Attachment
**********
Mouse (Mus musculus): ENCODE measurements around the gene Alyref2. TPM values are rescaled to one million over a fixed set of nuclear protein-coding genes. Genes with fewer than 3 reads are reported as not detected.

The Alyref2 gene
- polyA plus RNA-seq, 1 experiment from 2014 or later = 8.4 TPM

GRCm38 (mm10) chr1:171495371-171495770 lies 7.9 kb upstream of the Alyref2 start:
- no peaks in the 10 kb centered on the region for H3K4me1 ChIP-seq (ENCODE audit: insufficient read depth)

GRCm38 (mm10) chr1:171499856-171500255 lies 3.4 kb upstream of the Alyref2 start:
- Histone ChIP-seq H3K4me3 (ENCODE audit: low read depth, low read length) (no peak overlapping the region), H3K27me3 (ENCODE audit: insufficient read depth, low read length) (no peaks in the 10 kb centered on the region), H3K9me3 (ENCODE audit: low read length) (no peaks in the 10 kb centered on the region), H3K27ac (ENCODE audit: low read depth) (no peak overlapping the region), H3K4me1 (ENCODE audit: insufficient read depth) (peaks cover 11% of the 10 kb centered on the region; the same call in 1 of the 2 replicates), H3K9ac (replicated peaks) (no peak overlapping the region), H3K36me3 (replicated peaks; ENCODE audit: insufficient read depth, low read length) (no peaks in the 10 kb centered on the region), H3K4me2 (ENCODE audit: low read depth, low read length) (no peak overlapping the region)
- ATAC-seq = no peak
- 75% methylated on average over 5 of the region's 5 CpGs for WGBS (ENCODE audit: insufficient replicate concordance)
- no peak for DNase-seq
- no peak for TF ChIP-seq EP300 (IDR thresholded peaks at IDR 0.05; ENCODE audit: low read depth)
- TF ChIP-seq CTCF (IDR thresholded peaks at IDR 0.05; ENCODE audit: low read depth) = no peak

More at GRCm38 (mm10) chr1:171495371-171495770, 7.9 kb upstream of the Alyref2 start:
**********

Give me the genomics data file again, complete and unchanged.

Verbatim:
Mouse (Mus musculus): ENCODE measurements around the gene Alyref2. TPM values are rescaled to one million over a fixed set of nuclear protein-coding genes. Genes with fewer than 3 reads are reported as not detected.

The Alyref2 gene
- polyA plus RNA-seq, 1 experiment from 2014 or later = 8.4 TPM

GRCm38 (mm10) chr1:171495371-171495770 lies 7.9 kb upstream of the Alyref2 start:
- no peaks in the 10 kb centered on the region for H3K4me1 ChIP-seq (ENCODE audit: insufficient read depth)

GRCm38 (mm10) chr1:171499856-171500255 lies 3.4 kb upstream of the Alyref2 start:
- Histone ChIP-seq H3K4me3 (ENCODE audit: low read depth, low read length) (no peak overlapping the region), H3K27me3 (ENCODE audit: insufficient read depth, low read length) (no peaks in the 10 kb centered on the region), H3K9me3 (ENCODE audit: low read length) (no peaks in the 10 kb centered on the region), H3K27ac (ENCODE audit: low read depth) (no peak overlapping the region), H3K4me1 (ENCODE audit: insufficient read depth) (peaks cover 11% of the 10 kb centered on the region; the same call in 1 of the 2 replicates), H3K9ac (replicated peaks) (no peak overlapping the region), H3K36me3 (replicated peaks; ENCODE audit: insufficient read depth, low read length) (no peaks in the 10 kb centered on the region), H3K4me2 (ENCODE audit: low read depth, low read length) (no peak overlapping the region)
- ATAC-seq = no peak
- 75% methylated on average over 5 of the region's 5 CpGs for WGBS (ENCODE audit: insufficient replicate concordance)
- no peak for DNase-seq
- no peak for TF ChIP-seq EP300 (IDR thresholded peaks at IDR 0.05; ENCODE audit: low read depth)
- TF ChIP-seq CTCF (IDR thresholded peaks at IDR 0.05; ENCODE audit: low read depth) = no peak

More at GRCm38 (mm10) chr1:171495371-171495770, 7.9 kb upstream of the Alyref2 start: